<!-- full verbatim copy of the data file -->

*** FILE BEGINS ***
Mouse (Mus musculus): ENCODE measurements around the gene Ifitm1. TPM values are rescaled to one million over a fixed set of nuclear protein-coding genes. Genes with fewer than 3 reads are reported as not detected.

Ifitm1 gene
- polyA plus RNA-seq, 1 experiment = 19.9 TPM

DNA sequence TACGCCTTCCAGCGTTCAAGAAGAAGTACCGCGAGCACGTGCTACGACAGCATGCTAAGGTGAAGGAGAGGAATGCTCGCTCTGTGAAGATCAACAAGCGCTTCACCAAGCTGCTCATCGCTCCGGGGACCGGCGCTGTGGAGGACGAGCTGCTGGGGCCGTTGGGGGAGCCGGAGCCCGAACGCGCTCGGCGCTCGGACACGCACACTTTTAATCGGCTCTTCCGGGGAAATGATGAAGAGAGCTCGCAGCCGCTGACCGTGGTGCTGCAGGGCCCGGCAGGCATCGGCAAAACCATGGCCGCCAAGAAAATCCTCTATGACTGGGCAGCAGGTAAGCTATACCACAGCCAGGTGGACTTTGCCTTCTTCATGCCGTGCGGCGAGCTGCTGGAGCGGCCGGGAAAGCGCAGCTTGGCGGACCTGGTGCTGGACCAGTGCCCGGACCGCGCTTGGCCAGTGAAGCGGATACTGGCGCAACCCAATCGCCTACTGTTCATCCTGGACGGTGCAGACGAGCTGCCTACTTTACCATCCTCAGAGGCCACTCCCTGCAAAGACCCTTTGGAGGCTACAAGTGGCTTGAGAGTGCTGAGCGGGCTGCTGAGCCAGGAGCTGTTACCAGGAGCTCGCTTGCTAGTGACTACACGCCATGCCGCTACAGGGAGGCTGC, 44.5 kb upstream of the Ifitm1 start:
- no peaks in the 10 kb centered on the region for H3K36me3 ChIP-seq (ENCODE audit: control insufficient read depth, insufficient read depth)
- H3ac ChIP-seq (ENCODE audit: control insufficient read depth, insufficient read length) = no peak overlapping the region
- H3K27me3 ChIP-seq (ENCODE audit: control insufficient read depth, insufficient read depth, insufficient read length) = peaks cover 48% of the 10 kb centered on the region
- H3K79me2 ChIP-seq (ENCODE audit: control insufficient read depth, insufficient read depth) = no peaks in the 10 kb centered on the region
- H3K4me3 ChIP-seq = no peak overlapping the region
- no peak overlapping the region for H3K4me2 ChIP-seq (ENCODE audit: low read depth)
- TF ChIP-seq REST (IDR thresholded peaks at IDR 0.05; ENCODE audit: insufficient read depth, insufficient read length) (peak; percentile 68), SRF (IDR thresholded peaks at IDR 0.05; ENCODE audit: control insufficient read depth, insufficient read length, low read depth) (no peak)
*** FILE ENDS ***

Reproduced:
Mouse (Mus musculus): ENCODE measurements around the gene Ifitm1. TPM values are rescaled to one million over a fixed set of nuclear protein-coding genes. Genes with fewer than 3 reads are reported as not detected.

Ifitm1 gene
- polyA plus RNA-seq, 1 experiment = 19.9 TPM

DNA sequence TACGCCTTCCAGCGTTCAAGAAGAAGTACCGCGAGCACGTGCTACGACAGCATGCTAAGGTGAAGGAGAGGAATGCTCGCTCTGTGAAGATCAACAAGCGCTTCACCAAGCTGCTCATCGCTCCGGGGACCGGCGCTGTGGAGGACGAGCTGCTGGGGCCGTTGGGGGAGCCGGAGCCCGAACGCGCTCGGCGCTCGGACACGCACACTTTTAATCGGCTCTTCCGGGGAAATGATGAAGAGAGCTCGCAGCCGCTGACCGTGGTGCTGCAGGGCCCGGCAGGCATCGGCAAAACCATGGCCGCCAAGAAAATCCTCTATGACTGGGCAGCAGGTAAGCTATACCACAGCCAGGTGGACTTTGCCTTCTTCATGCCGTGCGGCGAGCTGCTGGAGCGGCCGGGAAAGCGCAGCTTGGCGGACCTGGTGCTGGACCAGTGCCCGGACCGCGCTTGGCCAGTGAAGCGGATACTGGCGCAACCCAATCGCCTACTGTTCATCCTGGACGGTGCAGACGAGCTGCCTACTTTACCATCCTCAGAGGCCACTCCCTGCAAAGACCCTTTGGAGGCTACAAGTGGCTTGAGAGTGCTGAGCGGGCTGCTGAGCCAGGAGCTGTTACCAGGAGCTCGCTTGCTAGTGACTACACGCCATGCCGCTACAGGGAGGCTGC, 44.5 kb upstream of the Ifitm1 start:
- no peaks in the 10 kb centered on the region for H3K36me3 ChIP-seq (ENCODE audit: control insufficient read depth, insufficient read depth)
- H3ac ChIP-seq (ENCODE audit: control insufficient read depth, insufficient read length) = no peak overlapping the region
- H3K27me3 ChIP-seq (ENCODE audit: control insufficient read depth, insufficient read depth, insufficient read length) = peaks cover 48% of the 10 kb centered on the region
- H3K79me2 ChIP-seq (ENCODE audit: control insufficient read depth, insufficient read depth) = no peaks in the 10 kb centered on the region
- H3K4me3 ChIP-seq = no peak overlapping the region
- no peak overlapping the region for H3K4me2 ChIP-seq (ENCODE audit: low read depth)
- TF ChIP-seq REST (IDR thresholded peaks at IDR 0.05; ENCODE audit: insufficient read depth, insufficient read length) (peak; percentile 68), SRF (IDR thresholded peaks at IDR 0.05; ENCODE audit: control insufficient read depth, insufficient read length, low read depth) (no peak)